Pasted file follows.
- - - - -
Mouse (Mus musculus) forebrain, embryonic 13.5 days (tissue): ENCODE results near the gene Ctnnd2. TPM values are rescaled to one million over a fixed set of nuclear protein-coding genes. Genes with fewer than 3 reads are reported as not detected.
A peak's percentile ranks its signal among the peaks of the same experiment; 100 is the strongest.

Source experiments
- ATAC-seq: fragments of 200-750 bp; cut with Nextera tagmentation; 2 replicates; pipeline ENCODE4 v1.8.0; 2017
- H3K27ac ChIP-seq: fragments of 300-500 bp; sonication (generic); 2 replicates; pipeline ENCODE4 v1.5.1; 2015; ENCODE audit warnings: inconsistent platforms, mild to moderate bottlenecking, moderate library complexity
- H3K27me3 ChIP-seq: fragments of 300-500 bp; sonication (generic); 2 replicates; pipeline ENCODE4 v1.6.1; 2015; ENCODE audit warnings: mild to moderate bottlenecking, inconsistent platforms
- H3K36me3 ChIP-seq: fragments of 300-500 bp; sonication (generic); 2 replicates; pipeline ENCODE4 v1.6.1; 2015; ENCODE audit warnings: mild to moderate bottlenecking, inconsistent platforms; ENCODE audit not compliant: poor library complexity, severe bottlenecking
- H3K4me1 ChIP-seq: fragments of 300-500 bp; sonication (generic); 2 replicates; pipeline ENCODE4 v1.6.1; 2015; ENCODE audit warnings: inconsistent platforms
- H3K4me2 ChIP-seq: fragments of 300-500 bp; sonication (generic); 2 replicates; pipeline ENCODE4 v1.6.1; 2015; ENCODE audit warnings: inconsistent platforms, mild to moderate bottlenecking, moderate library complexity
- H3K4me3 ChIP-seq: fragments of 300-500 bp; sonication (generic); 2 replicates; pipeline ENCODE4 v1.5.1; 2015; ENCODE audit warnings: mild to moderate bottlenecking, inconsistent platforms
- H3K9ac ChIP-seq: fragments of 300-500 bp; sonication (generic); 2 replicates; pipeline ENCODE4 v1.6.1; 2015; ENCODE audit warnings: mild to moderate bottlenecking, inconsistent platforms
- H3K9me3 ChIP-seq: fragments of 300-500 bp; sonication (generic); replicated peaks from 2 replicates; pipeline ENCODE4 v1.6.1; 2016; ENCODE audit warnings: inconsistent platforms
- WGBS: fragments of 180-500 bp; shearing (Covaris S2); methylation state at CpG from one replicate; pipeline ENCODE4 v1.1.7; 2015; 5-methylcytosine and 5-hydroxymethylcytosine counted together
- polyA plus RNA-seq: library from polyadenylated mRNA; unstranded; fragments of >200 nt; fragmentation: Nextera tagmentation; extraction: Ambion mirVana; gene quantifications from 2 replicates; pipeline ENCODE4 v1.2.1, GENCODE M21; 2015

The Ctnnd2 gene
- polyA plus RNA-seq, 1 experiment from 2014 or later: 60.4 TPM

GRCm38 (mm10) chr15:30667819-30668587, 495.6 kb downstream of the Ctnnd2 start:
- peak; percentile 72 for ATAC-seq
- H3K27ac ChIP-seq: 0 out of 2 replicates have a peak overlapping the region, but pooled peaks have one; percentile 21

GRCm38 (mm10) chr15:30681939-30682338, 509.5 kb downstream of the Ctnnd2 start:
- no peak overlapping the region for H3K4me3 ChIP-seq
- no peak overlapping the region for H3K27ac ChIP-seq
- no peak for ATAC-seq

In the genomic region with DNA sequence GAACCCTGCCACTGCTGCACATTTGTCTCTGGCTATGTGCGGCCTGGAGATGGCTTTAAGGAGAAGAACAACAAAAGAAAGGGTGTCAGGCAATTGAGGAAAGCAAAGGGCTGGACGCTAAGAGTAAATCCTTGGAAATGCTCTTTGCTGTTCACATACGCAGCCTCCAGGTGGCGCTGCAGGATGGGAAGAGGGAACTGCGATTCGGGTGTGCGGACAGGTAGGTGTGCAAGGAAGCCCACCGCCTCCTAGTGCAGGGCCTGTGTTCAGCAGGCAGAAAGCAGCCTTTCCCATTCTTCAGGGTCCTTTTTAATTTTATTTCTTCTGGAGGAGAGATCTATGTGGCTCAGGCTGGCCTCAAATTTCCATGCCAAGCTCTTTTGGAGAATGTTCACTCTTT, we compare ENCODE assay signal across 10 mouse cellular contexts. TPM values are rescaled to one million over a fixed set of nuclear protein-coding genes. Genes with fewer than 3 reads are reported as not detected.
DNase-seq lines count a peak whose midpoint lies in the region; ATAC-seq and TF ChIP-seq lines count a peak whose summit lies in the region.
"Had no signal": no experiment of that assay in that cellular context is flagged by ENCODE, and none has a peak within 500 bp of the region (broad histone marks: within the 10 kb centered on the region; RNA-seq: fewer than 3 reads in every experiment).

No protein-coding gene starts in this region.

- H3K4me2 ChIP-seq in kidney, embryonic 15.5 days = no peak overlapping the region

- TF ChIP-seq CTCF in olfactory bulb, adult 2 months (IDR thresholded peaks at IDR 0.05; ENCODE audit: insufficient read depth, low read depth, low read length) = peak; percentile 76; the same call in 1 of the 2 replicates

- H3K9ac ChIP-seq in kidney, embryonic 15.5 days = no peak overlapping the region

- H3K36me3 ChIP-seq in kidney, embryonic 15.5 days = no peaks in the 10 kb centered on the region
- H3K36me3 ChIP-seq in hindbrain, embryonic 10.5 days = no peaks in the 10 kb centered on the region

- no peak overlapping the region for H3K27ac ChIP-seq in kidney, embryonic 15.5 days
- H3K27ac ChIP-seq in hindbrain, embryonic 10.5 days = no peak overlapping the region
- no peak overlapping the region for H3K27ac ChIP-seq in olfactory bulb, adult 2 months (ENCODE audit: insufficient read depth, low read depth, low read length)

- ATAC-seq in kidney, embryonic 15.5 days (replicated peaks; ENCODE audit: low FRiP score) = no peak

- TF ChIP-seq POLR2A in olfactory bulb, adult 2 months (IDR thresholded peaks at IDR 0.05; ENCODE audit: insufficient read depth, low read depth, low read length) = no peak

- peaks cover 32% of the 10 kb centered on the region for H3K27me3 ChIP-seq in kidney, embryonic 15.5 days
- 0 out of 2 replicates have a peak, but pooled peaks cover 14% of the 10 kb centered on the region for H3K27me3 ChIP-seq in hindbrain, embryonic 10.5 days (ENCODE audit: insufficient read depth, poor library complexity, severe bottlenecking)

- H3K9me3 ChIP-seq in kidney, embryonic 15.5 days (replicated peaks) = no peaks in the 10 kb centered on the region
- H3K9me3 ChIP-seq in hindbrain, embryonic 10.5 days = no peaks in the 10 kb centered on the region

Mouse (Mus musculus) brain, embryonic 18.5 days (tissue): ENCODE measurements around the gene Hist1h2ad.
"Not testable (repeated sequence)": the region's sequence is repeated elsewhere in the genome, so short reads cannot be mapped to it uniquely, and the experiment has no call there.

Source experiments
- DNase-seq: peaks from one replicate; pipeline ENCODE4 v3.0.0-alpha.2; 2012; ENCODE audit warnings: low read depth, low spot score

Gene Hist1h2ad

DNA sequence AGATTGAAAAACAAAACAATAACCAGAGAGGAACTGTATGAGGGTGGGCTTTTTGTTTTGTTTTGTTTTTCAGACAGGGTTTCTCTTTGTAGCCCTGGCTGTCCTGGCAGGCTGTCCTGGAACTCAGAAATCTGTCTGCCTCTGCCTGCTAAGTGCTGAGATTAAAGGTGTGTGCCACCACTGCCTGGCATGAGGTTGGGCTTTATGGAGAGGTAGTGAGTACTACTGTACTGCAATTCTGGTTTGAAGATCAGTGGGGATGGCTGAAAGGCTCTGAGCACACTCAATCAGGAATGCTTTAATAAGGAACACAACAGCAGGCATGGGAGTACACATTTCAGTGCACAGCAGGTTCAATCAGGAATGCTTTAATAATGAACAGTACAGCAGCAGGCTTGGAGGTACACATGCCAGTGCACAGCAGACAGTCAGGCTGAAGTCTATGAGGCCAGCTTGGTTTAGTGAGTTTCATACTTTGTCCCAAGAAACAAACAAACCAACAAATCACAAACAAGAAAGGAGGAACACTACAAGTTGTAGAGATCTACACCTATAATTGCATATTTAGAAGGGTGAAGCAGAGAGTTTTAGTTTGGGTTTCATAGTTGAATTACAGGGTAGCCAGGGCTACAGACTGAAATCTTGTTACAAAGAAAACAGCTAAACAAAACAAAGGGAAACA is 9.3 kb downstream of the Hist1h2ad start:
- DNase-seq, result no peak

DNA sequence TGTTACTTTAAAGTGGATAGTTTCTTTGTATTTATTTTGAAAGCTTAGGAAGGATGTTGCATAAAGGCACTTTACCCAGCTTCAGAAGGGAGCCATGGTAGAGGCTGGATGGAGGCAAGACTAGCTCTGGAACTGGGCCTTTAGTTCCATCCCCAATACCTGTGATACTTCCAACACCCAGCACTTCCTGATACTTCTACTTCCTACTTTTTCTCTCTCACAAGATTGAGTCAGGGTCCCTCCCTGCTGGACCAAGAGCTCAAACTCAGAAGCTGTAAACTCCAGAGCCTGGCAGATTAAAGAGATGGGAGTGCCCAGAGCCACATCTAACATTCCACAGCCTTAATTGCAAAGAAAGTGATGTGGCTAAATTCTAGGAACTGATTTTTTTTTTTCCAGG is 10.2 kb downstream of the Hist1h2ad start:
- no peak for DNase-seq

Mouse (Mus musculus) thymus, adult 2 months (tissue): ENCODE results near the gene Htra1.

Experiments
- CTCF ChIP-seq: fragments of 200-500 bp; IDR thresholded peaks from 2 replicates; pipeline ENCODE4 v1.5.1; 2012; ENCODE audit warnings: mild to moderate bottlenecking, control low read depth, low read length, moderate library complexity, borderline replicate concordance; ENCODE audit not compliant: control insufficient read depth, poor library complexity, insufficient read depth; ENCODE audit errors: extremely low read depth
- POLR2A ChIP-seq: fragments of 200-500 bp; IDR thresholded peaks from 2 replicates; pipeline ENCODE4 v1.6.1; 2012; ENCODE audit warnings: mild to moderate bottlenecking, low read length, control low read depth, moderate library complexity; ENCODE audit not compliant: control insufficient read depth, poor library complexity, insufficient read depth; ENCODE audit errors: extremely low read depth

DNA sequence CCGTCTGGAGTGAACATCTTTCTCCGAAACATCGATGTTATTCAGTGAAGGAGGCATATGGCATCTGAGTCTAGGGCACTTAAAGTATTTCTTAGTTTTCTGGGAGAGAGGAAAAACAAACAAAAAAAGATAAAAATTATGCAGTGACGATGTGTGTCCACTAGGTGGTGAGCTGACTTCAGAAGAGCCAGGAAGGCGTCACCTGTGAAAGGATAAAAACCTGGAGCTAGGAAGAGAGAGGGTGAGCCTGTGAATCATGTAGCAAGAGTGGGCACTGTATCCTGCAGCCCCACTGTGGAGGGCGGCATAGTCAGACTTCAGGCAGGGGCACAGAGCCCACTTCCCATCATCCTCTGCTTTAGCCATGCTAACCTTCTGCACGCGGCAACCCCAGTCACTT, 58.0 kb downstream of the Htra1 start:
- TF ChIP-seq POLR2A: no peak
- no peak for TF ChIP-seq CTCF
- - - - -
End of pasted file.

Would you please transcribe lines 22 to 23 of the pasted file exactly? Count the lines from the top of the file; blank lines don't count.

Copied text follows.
- no peak overlapping the region for H3K27ac ChIP-seq
- no peak for ATAC-seq